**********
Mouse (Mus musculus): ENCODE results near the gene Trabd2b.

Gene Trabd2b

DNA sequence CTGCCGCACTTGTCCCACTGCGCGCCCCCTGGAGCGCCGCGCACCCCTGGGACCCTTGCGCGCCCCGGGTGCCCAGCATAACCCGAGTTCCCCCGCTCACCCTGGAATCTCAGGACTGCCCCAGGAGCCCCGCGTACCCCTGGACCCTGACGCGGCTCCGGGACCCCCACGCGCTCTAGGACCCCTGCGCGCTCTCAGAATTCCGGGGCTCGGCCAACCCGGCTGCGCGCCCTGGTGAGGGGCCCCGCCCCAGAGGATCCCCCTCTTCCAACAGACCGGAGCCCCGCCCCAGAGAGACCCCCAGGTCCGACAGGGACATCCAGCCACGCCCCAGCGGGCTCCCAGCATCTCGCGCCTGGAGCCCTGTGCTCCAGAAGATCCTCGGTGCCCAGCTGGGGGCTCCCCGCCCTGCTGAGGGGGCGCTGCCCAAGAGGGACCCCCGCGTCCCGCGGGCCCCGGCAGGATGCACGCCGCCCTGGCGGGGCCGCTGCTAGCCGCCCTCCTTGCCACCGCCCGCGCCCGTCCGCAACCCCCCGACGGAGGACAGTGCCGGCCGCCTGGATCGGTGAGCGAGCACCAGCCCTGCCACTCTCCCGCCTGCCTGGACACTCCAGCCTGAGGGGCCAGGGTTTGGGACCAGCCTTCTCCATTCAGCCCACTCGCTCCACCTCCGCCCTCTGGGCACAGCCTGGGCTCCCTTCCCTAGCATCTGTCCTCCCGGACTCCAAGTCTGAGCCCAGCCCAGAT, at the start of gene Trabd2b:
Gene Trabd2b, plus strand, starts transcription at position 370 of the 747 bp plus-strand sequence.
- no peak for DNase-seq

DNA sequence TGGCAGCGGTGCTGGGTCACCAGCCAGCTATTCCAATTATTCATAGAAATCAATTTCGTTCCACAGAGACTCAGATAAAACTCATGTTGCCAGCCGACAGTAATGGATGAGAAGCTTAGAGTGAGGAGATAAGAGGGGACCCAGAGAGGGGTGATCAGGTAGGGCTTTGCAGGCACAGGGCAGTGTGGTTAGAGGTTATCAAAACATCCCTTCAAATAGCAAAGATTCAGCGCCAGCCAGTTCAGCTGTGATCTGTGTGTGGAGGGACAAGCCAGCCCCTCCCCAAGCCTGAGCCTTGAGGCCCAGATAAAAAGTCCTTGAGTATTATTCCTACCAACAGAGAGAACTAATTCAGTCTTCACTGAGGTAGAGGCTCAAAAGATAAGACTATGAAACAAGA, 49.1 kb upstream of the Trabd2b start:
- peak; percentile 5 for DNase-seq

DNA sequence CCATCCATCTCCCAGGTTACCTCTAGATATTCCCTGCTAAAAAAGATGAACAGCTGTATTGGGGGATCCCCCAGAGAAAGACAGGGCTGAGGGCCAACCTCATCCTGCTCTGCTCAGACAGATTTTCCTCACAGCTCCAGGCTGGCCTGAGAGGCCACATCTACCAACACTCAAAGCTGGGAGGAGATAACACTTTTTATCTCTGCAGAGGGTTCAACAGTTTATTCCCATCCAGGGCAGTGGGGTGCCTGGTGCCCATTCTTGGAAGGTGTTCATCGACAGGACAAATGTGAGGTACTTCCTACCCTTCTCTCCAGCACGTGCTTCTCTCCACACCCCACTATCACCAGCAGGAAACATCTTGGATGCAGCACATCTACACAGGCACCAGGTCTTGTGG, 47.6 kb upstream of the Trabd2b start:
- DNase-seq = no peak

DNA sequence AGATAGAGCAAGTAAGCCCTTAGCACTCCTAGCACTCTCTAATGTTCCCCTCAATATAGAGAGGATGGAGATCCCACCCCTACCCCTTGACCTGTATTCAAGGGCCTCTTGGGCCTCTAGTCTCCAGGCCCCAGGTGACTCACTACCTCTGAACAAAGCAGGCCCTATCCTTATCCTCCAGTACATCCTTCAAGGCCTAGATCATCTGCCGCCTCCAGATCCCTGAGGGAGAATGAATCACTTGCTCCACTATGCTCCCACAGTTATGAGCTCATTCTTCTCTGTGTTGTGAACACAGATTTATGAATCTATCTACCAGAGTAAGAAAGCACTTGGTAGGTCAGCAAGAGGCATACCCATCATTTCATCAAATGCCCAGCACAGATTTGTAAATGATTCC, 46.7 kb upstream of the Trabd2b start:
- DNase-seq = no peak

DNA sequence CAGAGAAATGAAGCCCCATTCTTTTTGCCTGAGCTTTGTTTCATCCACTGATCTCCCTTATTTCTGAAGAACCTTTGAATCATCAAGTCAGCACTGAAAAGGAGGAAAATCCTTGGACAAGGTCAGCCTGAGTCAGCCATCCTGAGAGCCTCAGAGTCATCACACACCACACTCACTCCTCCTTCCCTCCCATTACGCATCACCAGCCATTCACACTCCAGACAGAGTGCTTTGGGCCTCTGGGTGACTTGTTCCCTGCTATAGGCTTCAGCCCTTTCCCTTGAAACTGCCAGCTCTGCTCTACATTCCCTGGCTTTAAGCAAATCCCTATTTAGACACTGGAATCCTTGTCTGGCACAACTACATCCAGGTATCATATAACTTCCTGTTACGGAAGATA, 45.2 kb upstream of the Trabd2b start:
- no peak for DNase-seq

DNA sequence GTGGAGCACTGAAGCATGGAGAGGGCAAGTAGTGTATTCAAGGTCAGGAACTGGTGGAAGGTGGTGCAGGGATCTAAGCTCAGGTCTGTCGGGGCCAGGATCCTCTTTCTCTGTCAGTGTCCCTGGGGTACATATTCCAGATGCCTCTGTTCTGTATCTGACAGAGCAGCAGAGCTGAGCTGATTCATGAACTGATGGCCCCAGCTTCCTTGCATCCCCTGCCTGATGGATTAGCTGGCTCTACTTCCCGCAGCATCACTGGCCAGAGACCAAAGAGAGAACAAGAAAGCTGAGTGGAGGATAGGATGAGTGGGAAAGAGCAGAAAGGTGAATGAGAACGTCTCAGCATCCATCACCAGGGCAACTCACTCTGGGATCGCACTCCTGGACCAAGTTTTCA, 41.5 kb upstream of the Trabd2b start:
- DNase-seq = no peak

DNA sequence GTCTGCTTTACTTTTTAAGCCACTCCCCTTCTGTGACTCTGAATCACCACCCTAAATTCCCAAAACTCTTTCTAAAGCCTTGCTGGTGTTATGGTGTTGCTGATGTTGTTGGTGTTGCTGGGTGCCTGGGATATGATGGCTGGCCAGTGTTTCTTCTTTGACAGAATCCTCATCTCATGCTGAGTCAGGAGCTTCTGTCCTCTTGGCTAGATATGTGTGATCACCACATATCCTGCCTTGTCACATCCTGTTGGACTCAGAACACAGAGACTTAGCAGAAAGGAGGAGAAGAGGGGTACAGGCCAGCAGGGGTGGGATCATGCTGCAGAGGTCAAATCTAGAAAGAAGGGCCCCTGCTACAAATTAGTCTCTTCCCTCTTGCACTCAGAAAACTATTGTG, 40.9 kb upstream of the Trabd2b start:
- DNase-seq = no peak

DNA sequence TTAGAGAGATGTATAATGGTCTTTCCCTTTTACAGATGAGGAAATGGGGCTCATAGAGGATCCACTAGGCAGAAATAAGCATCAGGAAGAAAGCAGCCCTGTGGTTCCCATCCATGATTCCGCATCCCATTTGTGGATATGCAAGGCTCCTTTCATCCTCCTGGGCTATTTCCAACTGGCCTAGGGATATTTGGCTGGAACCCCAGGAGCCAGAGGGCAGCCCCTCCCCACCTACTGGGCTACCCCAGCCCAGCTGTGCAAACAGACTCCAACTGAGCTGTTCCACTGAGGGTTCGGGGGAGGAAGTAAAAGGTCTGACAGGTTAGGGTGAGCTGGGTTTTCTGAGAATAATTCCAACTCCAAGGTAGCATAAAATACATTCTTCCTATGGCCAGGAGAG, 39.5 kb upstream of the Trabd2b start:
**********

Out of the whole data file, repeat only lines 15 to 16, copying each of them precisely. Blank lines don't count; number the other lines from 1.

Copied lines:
- DNase-seq = no peak

DNA sequence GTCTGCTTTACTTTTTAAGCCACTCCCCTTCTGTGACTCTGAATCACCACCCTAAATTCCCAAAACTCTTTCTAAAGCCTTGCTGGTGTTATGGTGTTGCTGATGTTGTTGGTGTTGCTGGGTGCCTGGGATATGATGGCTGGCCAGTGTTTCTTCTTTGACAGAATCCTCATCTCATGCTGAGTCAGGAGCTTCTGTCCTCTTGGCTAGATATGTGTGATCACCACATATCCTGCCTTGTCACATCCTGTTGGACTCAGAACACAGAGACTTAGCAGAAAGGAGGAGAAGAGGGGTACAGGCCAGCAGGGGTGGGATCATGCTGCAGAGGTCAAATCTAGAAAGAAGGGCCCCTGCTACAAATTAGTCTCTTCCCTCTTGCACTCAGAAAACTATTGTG, 40.9 kb upstream of the Trabd2b start: